"There. It will only be a few minutes now, for the bubble to reach your heart. While we wait, you might want to know a few things. Just to satisfy your curiosity."

Theresa knew she was going to die. She just sagged limply in his arms and let him talk.

"Caution is a very useful attribute if you want to survive in this profession. It helps keep you from getting caught. It also helps if you have a cover. A dull and boring profession, say as an accountant, raises no suspicions at all. No one looks twice at us."

"Oh, and in case you're wondering, I would have let you go through with the divorce. It was only when I knew for certain that you wouldn't be satisfied with half my money and were going to try to kill me that I decided it must end this way."

She forced her head around and stared in horror into Harold's face. As a burning sensation spread through her chest, she realised her husband was an exciting man after all. If only she'd know that before it was too late!


Friday, May 18, 2007


Mike logged in, then scrolled down. He'd started a pretty good discussion in the forum, about the ways the Internet was changing things for writers. He skimmed a few of the messages he hadn't read yet. There were some good ideas here. Then he sat up straighter and read the next post over again.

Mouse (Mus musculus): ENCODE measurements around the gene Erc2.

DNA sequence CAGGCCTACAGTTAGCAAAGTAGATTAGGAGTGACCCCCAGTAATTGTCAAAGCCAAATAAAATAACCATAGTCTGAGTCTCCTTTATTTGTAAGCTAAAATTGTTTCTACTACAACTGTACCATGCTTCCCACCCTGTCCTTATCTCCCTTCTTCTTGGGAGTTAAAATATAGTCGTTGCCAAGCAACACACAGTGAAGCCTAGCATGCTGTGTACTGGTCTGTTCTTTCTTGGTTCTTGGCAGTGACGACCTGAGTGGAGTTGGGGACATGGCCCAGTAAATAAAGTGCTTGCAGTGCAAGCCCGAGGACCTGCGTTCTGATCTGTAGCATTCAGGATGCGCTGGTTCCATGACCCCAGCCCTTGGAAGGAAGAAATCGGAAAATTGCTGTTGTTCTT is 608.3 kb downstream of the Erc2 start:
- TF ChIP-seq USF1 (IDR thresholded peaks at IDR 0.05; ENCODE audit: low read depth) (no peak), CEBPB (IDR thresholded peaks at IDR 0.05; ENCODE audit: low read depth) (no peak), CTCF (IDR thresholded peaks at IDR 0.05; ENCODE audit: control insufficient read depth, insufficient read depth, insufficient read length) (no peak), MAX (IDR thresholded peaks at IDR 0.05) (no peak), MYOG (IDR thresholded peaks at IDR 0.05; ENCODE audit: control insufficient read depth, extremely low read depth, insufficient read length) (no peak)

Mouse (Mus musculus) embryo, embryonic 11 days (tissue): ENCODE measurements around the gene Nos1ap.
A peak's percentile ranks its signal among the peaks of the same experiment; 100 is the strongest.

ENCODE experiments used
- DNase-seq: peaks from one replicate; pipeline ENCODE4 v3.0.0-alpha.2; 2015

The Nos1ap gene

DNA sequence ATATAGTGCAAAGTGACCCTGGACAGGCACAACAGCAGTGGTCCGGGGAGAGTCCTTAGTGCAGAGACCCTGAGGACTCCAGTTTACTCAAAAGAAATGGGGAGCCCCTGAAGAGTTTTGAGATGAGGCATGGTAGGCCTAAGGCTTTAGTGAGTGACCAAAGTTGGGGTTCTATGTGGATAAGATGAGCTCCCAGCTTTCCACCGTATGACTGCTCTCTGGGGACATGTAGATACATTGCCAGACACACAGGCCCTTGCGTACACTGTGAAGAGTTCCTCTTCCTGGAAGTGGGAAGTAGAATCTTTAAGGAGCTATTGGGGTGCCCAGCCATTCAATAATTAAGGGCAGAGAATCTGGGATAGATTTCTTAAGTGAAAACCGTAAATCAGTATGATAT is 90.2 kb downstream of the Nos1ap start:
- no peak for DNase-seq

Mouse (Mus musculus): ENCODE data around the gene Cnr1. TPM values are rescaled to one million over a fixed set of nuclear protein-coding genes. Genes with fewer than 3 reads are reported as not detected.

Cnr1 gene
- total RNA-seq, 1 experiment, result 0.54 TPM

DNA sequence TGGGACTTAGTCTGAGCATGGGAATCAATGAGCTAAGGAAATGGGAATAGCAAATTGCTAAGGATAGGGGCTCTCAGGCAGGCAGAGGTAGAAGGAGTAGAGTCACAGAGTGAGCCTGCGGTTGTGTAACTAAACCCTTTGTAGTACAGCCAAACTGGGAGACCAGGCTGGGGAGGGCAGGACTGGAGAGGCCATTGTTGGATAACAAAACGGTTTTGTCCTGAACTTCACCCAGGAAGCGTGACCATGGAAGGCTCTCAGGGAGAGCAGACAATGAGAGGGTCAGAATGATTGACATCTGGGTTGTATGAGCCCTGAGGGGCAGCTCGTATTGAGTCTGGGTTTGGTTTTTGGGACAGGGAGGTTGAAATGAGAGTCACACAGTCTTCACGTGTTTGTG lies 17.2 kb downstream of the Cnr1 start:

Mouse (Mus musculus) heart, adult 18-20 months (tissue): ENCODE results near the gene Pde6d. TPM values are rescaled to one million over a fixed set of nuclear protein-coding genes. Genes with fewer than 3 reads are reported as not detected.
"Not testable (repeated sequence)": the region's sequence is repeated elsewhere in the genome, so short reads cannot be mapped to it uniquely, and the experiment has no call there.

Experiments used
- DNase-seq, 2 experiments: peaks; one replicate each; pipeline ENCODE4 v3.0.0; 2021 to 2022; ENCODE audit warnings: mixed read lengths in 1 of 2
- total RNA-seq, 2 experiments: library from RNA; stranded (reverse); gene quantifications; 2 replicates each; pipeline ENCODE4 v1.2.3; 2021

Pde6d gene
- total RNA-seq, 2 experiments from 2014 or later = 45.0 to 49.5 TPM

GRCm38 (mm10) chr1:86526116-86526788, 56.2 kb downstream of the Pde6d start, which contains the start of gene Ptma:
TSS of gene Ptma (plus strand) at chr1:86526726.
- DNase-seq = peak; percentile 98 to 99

"Dickens didn't need a computer, and neither should you, unless you're a bunch of wimps. Who cares what everybody else is doing?"

Mike thought for a minute, then typed out a careful message. "It is true Dickens didn't need a computer, but he also had access to many more print markets than the number that survive today. Since the world Dickens lived in no longer exists, writers who want to live today must adapt to today's world."

He hit Enter and went on to another portion of the site. He'd spent a lot of time building it up, and he was proud of it. He liked to keep it working smoothly. After a little while, he remembered there was a link to a great online magazine he'd wanted to post in the Markets section, so he went back to the thread he'd been reading before. There, staring at him, was a reply to his message.

"Dickens wouldn't waste his time on this crappy site. He'd write, not whine about writing like you losers do. Hey, I might as well read spam!"

Mike grimaced. This was more than a simple misunderstanding. This guy was trying to stir up trouble. He typed quickly. "Okay, troll! Get lost! I'm banning you right now."